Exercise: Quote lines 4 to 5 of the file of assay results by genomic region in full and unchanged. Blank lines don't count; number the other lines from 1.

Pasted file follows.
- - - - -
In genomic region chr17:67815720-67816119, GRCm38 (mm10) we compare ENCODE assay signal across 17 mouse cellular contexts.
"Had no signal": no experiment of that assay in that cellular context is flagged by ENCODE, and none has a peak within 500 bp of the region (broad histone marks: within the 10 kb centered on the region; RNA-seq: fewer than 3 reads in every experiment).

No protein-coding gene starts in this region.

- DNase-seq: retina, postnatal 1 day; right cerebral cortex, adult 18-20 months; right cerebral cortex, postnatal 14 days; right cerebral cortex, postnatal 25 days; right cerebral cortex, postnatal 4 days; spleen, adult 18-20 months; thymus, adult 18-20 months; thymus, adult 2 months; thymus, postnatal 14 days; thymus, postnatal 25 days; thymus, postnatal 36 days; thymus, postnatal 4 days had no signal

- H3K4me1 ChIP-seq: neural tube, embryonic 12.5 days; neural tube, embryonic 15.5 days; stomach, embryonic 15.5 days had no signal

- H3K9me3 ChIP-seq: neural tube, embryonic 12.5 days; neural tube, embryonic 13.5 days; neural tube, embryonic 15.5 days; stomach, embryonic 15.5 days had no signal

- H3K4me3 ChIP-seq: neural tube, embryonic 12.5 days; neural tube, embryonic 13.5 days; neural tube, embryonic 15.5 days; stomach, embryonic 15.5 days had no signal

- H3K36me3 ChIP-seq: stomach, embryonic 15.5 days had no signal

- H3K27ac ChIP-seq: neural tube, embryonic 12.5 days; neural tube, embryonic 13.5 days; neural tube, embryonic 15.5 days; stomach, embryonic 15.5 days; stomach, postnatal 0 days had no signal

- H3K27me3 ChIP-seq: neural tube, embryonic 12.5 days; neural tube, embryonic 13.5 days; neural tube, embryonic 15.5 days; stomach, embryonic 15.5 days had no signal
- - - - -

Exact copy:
- DNase-seq: retina, postnatal 1 day; right cerebral cortex, adult 18-20 months; right cerebral cortex, postnatal 14 days; right cerebral cortex, postnatal 25 days; right cerebral cortex, postnatal 4 days; spleen, adult 18-20 months; thymus, adult 18-20 months; thymus, adult 2 months; thymus, postnatal 14 days; thymus, postnatal 25 days; thymus, postnatal 36 days; thymus, postnatal 4 days had no signal

- H3K4me1 ChIP-seq: neural tube, embryonic 12.5 days; neural tube, embryonic 15.5 days; stomach, embryonic 15.5 days had no signal